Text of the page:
EMBRYO ADOPTION: Unique process was answer to three years of infertility for Houston, Texas couple

by Michael Foust, posted Wednesday, May 31, 2006 (9 years ago)

EDITORS’ NOTE: This is the first story in a three-part series on couples who have given birth through embryo adoption. To read the other stories in the series click here and here. An overview story about embryo adoption is available here.

HOUSTON, Texas (BP)--J.J. and Tracy Jones vividly remember the tears, the anguish and the heartache of infertility. With each month there was new hope. And, with each month, disappointment.

It was, they say now, an emotional ride.

The Houston couple tried for eight months to conceive before finally visiting a fertility doctor, who told them that J.J. had a condition that could deter conception. Still, the doctor said, the couple should be able to get pregnant. With good news in hand, they tried several rounds of artificial insemination. They tried different fertility drugs. Nothing, though, worked. At one point, they took an eight-month hiatus from fertility treatments to get away from the stress.

"Even when we took a break from the treatment, I still kind of held out hope that we could get pregnant on our own," Tracy, now 34, told Baptist Press. "So, each month was a roller coaster -- every time I found out that we weren't pregnant again."

Members of Champion Forest Baptist Church in Houston, the Joneses -- like most couples -- wanted biological children. Tracy also had a strong desire to experience pregnancy. Each new treatment at the fertility clinic provided renewed optimism.

"[But] then you find out that it didn't work, and then there's that disappointment and grief," Tracy said. "With each cycle, it was very disappointing."

They tried three years to conceive, with no success. All along, they talked about adoption as an option. During their fertility treatments, two people -- a friend and a cousin -- had told Tracy about a non-traditional adoptive service, the Snowflakes Embryo Adoption Program (www.Snowflakes.org), in which couples adopt surplus frozen embryos left over from in vitro fertilization. Although there is no guarantee of pregnancy -- the embryos might not implant in the womb -- it nevertheless provides infertile couples with the opportunity to experience pregnancy, and it gives the embryos themselves a chance at life in the world. There are an estimated 400,000 frozen embryos being stored in fertility clinics nationwide.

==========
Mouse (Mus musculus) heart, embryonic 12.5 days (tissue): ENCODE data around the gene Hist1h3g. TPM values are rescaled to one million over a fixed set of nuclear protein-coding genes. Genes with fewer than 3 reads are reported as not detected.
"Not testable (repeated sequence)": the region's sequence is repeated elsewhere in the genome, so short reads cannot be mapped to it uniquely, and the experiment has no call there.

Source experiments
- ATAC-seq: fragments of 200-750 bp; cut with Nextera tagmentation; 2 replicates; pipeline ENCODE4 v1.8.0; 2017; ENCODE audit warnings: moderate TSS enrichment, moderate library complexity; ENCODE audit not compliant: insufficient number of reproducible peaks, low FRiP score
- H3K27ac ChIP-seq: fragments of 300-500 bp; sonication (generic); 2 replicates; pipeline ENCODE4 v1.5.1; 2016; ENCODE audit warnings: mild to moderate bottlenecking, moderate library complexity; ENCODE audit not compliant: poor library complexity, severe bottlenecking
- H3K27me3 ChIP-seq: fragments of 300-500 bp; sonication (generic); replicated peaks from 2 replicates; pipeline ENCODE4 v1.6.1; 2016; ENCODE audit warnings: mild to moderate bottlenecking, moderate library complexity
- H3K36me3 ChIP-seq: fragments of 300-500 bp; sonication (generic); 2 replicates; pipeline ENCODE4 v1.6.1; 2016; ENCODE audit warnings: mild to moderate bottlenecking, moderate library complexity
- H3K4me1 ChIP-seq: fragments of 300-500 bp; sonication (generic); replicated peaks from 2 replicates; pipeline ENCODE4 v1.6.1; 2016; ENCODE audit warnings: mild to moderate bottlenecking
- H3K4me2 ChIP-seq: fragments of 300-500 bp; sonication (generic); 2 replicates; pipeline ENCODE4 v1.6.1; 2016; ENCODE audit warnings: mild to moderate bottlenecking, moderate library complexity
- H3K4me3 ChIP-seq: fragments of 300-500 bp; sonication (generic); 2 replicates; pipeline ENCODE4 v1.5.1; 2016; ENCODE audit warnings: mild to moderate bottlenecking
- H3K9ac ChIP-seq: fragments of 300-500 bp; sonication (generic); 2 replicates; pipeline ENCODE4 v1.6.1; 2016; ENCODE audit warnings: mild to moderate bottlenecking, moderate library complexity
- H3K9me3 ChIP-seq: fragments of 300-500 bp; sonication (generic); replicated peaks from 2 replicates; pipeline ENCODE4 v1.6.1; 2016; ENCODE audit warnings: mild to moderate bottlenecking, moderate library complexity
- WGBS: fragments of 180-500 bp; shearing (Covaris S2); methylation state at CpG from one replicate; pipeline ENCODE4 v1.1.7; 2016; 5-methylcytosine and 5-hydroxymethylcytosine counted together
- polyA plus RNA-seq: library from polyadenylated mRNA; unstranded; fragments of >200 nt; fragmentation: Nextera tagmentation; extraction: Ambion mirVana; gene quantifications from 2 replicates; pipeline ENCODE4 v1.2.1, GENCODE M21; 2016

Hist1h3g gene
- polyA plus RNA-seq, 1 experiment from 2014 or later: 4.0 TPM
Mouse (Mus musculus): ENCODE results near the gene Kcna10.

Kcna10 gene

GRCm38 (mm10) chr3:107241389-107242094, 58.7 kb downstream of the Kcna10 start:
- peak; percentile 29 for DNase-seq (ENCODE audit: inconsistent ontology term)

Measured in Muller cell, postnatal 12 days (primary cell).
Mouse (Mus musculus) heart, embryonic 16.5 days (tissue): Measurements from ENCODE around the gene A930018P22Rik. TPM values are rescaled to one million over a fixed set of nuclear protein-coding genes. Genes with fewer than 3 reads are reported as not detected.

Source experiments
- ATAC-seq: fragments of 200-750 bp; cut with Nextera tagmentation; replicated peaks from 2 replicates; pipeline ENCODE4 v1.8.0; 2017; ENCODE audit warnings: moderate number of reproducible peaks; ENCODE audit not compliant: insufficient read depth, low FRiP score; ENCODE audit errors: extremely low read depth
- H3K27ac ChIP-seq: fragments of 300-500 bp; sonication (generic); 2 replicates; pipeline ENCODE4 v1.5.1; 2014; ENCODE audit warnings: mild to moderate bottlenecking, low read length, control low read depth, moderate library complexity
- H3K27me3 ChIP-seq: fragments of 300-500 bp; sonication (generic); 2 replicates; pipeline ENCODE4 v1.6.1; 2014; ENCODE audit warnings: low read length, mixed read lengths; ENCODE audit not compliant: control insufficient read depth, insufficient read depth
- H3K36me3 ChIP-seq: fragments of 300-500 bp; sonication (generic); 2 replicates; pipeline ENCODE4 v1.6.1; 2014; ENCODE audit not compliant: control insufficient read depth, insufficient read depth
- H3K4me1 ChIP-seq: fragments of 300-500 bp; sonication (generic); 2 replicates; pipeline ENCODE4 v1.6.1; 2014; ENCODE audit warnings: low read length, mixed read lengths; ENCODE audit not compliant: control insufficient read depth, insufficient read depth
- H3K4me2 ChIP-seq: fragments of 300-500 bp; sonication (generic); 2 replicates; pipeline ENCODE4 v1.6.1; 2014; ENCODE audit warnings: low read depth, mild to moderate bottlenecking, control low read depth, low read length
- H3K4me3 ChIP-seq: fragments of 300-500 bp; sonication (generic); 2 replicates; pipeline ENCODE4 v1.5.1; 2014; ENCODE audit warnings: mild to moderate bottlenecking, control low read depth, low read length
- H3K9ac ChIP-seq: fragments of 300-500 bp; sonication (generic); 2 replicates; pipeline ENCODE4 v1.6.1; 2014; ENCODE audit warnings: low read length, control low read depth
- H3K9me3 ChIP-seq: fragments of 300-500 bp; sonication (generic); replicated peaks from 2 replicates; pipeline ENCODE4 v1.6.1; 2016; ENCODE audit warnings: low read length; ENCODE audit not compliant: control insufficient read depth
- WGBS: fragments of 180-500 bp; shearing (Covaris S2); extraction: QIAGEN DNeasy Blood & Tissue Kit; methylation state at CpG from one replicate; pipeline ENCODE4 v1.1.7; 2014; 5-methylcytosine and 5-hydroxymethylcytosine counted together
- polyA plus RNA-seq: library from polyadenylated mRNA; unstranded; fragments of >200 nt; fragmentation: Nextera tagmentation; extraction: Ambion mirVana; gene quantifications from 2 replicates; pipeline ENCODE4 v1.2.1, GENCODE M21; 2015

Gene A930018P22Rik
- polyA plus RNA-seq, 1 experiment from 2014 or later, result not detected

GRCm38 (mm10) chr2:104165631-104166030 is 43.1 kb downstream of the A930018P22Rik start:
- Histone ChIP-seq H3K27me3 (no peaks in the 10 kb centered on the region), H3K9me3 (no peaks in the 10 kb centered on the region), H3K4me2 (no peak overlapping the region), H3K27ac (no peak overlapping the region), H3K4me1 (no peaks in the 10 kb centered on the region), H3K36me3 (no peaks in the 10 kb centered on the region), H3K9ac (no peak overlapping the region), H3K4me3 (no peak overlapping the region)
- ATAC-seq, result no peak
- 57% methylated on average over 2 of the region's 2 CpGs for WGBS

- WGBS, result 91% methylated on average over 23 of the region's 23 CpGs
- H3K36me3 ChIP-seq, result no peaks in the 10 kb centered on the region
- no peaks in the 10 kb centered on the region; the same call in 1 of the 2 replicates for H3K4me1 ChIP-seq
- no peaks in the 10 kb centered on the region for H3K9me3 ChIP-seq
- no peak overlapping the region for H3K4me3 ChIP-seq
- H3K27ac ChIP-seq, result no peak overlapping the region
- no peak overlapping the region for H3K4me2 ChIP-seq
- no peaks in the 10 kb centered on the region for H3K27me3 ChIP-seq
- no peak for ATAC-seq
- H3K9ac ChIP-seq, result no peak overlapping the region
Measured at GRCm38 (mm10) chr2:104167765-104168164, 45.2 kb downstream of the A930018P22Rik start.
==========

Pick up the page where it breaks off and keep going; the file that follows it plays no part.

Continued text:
In addition to Snowflakes, other embryo adoption services include the National Embryo Donation Center (www.EmbryoDonation.org) in Tennessee and Embryos Alive (www.EmbryosAlive.com) in Ohio.

"God had already prepared our hearts to be ready for adoption in a traditional sense, and that was already the path that we were starting to think about and go down," J.J. said. "Embryo adoption was just thrown in front of us. Since we already had our hearts set towards adoption, it was almost like adoption with a bonus -- that we could be both adoptive parents and birth parents."

Launched in 1997 in California, the Snowflakes program is similar to traditional adoption in that it involves a home study. It is different in that embryo adoption typically costs less than traditional adoption.

Although some embryo adoption services arrange closed adoptions, all of Snowflakes' adoptions are open. During a Snowflakes adoption, each family -- the genetic family and the adopting family -- view blind bios until they see one they like. When there is a match, the agency arranges the adoption.

Generally, genetic families place their embryos up for adoption after they feel that their family is complete.

"We decided that we didn't really need the biological connection to feel like parents or to feel like the child is ours," Tracy said.

The Joneses adopted 10 embryos, all of which were shipped to their fertility clinic. Seven, though, did not survive the thawing process at the clinic, leaving only three to be transferred into the womb. Thankfully, one embryo implanted.